Refers to a software system whose failure or serious malfunction could lead to death or serious injury to people or cause severe loss or damages.
This is a series of tests designed to uncover safety flaws in programs, especially in terms of unauthorised access and data protection.
Refers to the following:
For broader information on the term, see Wikipedia on simulation.
This is a part of white-box testing whereby each single condition in every decision statement has to be tested as true or false.
A smoke test is usually automated and covers a selected range of defined or planned test cases with the aim of making sure that all main functions of a software application or component are working to satisfaction. Finer details are ignored in this process.
Smoke tests are often conducted without comparisons to target results; the aim is to produce and recognise obvious mistakes or defects - e.g. in case of a program crash. A smoke test is therefore often reliant on cases from negative testing.
See smoke testing on Wikipedia for further information.
This is a structure defining which tasks fall to which persons/roles at which point in time and in which order during software development. Furthermore, target results are set and then quality assurance used to check on progress towards them.
See software development process on Wikipedia for a good summary.
Describes an achievement within a software development process which is recognisable as such - e.g. source code or a document of some sort.
This is a document containing a formal description of the requirements a software product is expected to fill along with its structure, behaviour and characteristics. Ideally, a specification is exact, complete and specific enough to be used a basis for testing after product development.
The specification acts as the basis for developers in the programming stage and for testers designing black-box test scenarios. Sometimes specifications even contain instructions as to who suitability to requirements should be tested.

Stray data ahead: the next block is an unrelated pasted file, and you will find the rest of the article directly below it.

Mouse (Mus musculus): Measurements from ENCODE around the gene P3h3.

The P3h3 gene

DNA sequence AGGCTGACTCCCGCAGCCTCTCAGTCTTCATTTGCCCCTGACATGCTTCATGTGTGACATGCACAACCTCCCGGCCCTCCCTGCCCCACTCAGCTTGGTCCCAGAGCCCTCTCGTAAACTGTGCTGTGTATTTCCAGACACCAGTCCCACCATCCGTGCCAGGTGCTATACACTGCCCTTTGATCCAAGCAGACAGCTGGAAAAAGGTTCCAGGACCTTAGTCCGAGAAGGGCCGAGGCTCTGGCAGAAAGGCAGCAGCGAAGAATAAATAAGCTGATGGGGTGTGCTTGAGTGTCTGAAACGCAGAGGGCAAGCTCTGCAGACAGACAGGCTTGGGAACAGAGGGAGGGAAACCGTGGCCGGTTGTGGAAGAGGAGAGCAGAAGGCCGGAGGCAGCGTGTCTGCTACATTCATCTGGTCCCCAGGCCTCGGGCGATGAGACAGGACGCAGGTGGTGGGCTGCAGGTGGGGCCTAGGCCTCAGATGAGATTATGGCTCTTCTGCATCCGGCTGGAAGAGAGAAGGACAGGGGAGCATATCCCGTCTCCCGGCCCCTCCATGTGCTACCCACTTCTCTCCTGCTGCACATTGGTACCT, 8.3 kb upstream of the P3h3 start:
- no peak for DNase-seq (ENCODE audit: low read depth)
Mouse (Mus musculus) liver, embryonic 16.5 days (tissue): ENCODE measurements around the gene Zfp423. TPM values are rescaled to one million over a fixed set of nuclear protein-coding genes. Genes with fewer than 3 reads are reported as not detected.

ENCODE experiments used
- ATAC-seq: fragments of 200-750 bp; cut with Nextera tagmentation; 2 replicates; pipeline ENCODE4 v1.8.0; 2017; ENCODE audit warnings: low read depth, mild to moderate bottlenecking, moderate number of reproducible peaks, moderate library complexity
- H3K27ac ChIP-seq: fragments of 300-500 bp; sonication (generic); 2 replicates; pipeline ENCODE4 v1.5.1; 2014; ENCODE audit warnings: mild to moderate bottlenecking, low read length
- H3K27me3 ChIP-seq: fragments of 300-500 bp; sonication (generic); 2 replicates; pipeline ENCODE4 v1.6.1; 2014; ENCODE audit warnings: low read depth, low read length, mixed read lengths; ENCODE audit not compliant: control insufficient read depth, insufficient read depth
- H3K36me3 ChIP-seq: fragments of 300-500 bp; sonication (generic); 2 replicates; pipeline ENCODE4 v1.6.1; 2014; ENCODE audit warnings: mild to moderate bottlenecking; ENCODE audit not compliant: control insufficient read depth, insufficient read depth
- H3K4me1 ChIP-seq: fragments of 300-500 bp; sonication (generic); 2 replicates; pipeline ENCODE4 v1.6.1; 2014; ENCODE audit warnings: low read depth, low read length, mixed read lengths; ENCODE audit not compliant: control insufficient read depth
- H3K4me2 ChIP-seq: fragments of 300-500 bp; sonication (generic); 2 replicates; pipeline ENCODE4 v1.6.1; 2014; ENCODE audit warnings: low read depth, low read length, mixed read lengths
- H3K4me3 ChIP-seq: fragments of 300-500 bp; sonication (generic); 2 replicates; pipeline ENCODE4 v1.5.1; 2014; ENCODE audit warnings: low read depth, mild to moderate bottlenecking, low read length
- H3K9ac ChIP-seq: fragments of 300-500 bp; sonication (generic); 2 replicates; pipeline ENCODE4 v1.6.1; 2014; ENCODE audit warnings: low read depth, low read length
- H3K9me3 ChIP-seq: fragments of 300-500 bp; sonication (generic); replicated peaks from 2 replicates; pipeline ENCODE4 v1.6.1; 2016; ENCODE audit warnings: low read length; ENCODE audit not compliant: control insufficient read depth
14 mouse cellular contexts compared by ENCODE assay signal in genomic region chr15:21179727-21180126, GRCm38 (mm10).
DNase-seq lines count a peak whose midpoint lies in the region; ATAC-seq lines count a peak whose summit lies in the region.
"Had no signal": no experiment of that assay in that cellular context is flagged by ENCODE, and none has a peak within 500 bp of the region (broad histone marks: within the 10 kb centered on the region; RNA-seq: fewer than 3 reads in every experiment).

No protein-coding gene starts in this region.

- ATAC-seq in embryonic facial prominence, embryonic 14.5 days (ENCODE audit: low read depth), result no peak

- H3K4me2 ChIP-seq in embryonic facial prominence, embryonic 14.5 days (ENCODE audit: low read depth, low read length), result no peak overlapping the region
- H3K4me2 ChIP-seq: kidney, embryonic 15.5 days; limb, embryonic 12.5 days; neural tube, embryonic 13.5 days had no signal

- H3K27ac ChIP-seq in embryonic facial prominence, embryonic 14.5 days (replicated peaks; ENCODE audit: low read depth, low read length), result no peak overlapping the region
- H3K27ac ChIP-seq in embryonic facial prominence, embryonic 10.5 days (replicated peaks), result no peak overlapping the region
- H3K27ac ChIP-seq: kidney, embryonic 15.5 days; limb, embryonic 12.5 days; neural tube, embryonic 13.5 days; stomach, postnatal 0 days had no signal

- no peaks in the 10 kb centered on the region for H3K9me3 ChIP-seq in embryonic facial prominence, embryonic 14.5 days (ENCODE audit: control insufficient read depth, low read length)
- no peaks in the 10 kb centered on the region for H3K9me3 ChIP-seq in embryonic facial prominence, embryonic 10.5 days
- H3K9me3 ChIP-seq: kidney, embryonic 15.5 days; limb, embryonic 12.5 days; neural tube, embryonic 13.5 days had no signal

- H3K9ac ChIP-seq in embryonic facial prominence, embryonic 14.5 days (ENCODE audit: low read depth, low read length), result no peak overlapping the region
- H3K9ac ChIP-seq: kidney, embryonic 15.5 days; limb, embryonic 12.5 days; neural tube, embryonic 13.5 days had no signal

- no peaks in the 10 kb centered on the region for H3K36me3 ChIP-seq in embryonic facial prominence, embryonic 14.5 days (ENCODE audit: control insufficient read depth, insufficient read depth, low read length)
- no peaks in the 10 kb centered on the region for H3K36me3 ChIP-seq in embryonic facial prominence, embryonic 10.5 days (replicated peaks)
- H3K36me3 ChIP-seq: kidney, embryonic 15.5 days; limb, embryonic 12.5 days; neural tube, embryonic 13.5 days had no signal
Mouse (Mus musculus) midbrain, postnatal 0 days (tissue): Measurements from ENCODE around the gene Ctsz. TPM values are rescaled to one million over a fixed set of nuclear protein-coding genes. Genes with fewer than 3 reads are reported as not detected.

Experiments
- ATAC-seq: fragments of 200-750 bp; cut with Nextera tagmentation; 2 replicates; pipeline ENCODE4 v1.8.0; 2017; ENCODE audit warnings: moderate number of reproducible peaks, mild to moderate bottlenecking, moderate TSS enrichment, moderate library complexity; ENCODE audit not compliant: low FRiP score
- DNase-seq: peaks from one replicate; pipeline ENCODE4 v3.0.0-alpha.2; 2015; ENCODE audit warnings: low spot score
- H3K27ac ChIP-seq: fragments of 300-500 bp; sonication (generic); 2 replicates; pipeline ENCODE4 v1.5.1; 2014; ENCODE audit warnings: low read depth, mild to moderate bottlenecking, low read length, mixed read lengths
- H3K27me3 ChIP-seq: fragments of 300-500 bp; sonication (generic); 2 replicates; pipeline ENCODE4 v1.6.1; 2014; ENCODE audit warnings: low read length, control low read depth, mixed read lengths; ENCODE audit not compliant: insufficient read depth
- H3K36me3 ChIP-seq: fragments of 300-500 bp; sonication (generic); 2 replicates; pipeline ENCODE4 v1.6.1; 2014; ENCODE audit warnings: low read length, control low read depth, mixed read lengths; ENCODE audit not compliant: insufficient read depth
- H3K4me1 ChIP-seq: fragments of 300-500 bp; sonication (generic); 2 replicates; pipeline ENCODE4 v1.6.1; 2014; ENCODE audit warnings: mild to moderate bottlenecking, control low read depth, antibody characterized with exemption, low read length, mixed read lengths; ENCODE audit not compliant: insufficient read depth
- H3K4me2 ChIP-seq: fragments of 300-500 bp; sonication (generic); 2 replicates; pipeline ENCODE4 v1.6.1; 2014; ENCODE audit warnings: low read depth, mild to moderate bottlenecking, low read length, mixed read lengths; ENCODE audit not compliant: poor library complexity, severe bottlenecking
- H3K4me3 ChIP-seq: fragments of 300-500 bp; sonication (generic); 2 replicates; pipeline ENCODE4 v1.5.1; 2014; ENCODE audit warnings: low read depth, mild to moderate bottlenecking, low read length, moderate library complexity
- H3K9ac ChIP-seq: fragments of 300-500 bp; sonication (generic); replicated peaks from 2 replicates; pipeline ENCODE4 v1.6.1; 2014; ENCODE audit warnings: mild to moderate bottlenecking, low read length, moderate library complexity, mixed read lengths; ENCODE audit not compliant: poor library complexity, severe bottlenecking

Cf. Spezifikation on Wikipedia.
This is a software application developed for the mass market and distributed to a large number of customers in identlical form.
Standard software is often configured as it is introduced, which is refered to as customising: in this process, the exact configuration of components or small additions to the software allow it to be tailored down to the customer.
It is the opposite of custom (bespoke) software.
Also know as static code analysis, this analysis of a program is carried out by checking, measuring and depicting software coding before it is actually executed - e.g. statements or source codes are analysed.
Cf. Wikipedia on static code analyse.
This approach to testing puts software beyond the capacity at which is it expected to perform optimally, or diminishes the resources to which it has access, in order to see how it behaves.
A typical way of achieving this is to increase the number of simultaneous users or to up the number of transactions. The overall aim to define the maximum limits and loads at which the system can operate - i.e. to determine robustness.
Cf. stress testing on Wikipedia.
This is a form of white-box testing in which the test cases take account of the internal structure of the software application being tested. Furthermore, structural elements (i.e. branches, paths/walks, data) are used in order to supervise the the coverage achieved by the testing.
An approach to testing (black-box) in which test cases are derived from formal specifications about the syntax for input and output.
This form of testing is about checking the entire software system in terms of its performance and the completeness of its functionality.
The aim of this form of testing is to ascertain whether an integrated software system (i.e. with several different components) fulfills requirements; system testing is usually carried out by the contractor in a test environment using test data.
See also system testing on Wikipedia for detailed information.